Choosing between OpenBSD and FreeBSD

Published on 2020-02-07. Modified on 2023-10-20.

A question I frequently get asked is how you choose between the operating systems OpenBSD and FreeBSD. In this small article I'll try to answer that question.

As with any tool, the first question you need to answer is what kind of problem you're trying to solve. This comes before any personal preference because even though both OpenBSD and FreeBSD are general purpose operating systems, they are not equally suited to solve every problem.

If for example you're building a storage server and you need a really resilient filesystem with focus on data integrity and protection against silent data corruption then FreeBSD is the only choice because it has ZFS and ZFS hasn't been ported to OpenBSD, and most likely never will, and the FFS2 (Enhanced Fast Filesystem), which OpenBSD uses, doesn't provide the integrity features ZFS does. OpenBSD's FFS2 is very resilient, but it doesn't solve the same problems as ZFS does.

If you need a very performant filesystem, or you need extremely fast networking, then FreeBSD is also the correct choice because OpenBSD's filesystem and networking stack is not as fast as the options FreeBSD provides.

If you're building a system with a heavy focus on security then OpenBSD is the much better choice as it has a ton of security mitigations build into the operating system. Not only that, the code always undergoes very critical security auditing and the base system includes a great number of applications that have gone through the same auditing. Likewise a number of the third-party software components (from X.Org Server and downwards in the list) comes with OpenBSD-specific patches for increased security.

One of the main project goals of OpenBSD is to be the number 1 most secure operating system in the industry and it always runs in a Secure by Default mode.

This doesn't mean that FreeBSD isn't suited to run as a firewall or a secure server, but FreeBSD hasn't got as many mitigations as OpenBSD has. And there isn't as heavy a focus on security in FreeBSD as there is in OpenBSD. However, this also means that OpenBSD is often slower than FreeBSD with regard to issues that get affected by security mitigation techniques.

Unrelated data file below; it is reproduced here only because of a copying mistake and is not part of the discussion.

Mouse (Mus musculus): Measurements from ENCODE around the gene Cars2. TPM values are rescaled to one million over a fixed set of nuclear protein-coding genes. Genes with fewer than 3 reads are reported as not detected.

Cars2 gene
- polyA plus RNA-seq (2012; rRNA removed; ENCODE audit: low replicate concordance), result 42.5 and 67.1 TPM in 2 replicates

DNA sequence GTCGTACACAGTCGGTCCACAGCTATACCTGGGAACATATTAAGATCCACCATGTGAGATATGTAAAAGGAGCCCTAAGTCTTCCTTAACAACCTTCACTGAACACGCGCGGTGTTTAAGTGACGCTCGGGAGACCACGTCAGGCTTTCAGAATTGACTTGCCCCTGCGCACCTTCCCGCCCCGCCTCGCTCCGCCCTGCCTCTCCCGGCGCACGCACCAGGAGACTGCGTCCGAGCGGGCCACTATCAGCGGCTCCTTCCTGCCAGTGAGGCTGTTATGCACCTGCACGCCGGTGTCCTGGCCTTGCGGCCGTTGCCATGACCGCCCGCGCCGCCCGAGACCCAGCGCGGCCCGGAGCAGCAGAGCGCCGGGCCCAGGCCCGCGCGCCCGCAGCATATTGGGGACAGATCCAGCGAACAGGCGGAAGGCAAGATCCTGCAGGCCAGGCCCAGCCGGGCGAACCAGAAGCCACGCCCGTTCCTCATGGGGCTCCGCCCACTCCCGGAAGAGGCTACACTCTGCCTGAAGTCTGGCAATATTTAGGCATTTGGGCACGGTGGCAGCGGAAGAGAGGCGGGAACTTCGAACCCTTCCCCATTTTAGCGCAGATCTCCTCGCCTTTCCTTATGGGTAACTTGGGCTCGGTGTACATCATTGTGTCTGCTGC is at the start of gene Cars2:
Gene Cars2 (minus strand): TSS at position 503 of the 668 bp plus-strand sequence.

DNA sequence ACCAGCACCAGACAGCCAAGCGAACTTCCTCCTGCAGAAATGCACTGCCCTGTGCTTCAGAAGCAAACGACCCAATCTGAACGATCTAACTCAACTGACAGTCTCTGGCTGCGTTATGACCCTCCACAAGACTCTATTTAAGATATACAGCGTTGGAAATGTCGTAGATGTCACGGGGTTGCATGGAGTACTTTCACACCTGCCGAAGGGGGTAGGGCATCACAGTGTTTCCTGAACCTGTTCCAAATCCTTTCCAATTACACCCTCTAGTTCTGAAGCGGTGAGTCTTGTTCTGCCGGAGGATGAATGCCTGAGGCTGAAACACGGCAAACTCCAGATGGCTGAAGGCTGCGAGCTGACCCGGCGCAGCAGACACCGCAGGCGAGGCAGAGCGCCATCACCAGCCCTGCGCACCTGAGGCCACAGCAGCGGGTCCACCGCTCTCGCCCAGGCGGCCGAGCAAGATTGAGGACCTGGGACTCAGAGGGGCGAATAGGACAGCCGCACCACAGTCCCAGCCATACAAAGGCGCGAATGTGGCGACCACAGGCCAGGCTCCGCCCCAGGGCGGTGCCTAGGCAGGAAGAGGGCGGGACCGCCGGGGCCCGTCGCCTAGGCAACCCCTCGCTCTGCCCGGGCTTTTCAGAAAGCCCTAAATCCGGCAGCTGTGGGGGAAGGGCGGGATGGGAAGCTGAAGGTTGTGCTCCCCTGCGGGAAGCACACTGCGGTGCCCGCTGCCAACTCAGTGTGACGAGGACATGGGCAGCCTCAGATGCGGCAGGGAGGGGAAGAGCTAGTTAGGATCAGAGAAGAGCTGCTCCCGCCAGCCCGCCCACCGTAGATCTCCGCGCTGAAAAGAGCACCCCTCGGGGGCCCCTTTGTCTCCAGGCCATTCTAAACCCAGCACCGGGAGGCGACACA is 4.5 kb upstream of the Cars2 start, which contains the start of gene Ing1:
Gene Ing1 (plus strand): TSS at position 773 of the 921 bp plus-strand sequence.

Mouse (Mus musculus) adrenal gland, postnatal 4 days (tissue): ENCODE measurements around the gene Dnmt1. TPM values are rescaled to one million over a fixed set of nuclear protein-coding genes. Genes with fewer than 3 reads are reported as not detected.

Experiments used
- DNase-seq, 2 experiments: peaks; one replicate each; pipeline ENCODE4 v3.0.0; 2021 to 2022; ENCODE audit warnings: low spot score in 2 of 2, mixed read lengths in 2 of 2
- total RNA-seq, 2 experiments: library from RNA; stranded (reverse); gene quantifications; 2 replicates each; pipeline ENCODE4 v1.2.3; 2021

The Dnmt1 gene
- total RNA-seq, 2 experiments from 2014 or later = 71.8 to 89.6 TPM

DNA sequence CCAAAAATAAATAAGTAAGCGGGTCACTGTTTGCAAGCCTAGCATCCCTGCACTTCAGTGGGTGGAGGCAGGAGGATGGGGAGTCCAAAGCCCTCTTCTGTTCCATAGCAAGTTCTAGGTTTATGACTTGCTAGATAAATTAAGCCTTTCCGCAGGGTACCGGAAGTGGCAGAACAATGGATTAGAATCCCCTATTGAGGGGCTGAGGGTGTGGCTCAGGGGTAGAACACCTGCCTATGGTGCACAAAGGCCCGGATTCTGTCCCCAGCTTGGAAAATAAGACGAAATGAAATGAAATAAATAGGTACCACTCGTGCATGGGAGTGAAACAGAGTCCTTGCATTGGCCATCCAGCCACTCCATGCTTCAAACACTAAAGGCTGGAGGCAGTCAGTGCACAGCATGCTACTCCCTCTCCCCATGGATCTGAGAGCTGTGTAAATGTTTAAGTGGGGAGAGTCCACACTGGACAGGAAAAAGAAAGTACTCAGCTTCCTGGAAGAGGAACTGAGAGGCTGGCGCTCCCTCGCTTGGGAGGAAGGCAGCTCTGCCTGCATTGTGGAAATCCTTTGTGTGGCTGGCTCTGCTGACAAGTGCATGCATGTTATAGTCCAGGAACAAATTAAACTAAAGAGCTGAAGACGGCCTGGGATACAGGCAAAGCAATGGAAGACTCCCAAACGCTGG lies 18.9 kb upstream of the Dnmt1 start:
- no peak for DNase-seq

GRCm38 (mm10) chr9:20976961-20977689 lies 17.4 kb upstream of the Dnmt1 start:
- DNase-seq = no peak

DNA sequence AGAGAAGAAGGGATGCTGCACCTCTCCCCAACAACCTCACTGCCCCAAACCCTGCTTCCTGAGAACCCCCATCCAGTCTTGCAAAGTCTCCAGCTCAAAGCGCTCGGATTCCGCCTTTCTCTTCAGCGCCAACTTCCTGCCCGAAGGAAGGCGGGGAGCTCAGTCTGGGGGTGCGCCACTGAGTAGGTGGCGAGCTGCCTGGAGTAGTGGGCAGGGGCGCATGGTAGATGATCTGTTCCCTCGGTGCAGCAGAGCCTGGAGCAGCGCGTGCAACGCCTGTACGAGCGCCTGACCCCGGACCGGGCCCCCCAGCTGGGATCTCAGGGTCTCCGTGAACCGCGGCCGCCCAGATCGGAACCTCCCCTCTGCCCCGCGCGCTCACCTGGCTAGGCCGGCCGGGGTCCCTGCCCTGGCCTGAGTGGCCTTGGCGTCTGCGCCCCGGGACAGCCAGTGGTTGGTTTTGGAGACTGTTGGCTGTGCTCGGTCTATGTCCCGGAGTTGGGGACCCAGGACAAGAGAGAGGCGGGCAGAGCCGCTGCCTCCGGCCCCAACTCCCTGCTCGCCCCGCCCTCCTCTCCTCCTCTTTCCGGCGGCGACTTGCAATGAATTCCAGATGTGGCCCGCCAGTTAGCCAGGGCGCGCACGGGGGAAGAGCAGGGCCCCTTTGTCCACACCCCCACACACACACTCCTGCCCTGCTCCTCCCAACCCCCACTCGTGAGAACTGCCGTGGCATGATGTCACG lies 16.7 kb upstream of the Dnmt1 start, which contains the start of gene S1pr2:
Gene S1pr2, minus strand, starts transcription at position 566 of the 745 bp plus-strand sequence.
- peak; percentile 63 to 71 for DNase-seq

If you need access to a large amount of third party applications, then FreeBSD has more than four times as many applications in the ports and packages system than OpenBSD does. Furthermore, the packages on FreeBSD are "bleeding edge" if you run with the configuration option latest for pkg. On OpenBSD you need to run the current branch in order to get "beeding edge" packages. Another really nice thing about FreeBSD is that it maintains a clear separation between the base system and third party applications. This e.g. affects where the configuration files of third party applications are located. FreeBSD base system configuration is located at the /etc directory whereas the /usr/local/etc directory contains all the configuration files of the applications installed on the system through the ports collection and packages.

If you need a desktop system for your daily browsing the Internet, reading email, watching the occasional YouTube video, then both systems have a lot of window managers and desktop systems and both will serve you well. In this case it's more a matter of whether your hardware is supported well enough, such as your GPU, Wi-Fi, etc., and personal preference with regard to package management and security updates.

The best thing to do is to try and determine exactly what your needs are and then test both systems to see which best fulfill those needs. If both seem to fulfill your needs equally well, then look into secondary issues and compare those. If for example your main requirement is a desktop system and both systems work great for you, then you could look into how much security mitigation you need on your system. Perhaps some of the third party applications you need is only present on one of the systems, or perhaps only FreeBSD has the latest edition of that third party application. Again, maybe you have a modern NVIDIA GPU in which case OpenBSD will not work at all.

Even though OpenBSD and FreeBSD share a common ancestry, and even though both systems are fantastic UNIX-like operating systems, there is a big difference between them. FreeBSD provides a lot of tuneable options for the kernel, the filesystem, and the network, that aren't present in OpenBSD. Furthermore, due to the tight integration with ZFS, FreeBSD also supports automatic boot environments, and it has Jails, DTrace and bhyve.

In the end both systems can solve many of the same problems, but the way they do that is different, and the best way to determine which system suites you needs best is to try them both out.

In my other articles, OpenBSD is fantastic, FreeBSD is an amazing operating system, and Technical reasons to choose FreeBSD over GNU/Linux I have shared many of the reasons why I think both of these operating systems are great.